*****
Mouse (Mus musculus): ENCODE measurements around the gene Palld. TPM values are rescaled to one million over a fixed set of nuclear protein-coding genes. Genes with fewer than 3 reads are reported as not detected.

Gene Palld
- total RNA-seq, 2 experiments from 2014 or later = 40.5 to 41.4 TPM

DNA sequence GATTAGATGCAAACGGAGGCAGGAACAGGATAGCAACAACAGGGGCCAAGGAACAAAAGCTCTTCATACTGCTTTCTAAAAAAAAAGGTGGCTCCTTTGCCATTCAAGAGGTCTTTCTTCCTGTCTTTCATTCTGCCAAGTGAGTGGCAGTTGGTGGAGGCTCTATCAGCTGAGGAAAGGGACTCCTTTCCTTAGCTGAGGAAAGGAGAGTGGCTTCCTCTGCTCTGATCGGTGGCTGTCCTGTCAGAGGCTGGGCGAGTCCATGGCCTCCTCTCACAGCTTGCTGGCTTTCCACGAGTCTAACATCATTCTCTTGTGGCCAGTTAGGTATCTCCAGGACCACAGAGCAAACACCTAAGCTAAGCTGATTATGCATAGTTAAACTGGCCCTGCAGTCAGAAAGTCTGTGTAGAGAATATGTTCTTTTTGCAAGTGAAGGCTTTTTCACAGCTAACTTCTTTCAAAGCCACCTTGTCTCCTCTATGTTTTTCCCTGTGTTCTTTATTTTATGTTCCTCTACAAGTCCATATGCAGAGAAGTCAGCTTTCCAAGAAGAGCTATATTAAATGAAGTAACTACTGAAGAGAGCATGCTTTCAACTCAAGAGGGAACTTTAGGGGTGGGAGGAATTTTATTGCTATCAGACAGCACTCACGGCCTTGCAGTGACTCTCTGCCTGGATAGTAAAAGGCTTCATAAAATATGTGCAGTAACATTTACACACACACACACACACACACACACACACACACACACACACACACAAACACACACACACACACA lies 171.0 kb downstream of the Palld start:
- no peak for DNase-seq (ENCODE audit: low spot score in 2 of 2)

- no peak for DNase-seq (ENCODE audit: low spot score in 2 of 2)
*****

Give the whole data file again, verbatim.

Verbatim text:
Mouse (Mus musculus): ENCODE measurements around the gene Palld. TPM values are rescaled to one million over a fixed set of nuclear protein-coding genes. Genes with fewer than 3 reads are reported as not detected.

Gene Palld
- total RNA-seq, 2 experiments from 2014 or later = 40.5 to 41.4 TPM

DNA sequence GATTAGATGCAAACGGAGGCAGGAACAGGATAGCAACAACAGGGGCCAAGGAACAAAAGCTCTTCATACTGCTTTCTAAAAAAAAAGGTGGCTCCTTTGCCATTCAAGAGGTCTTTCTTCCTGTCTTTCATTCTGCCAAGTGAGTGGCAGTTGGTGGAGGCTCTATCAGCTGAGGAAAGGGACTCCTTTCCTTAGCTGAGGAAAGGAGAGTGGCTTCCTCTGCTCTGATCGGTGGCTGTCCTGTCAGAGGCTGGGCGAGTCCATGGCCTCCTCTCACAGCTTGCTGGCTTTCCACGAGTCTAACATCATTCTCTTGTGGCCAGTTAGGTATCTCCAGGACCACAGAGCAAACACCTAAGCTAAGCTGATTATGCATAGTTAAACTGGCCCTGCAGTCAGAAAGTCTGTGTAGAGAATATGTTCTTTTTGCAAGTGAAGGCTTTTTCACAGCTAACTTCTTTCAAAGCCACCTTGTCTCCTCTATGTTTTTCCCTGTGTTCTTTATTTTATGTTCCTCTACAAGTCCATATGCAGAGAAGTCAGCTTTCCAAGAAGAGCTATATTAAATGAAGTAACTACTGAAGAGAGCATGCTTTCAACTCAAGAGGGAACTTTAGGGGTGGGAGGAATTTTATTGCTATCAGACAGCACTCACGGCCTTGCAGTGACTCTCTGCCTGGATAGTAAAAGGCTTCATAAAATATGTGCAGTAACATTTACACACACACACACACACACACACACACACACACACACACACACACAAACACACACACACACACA lies 171.0 kb downstream of the Palld start:
- no peak for DNase-seq (ENCODE audit: low spot score in 2 of 2)

- no peak for DNase-seq (ENCODE audit: low spot score in 2 of 2)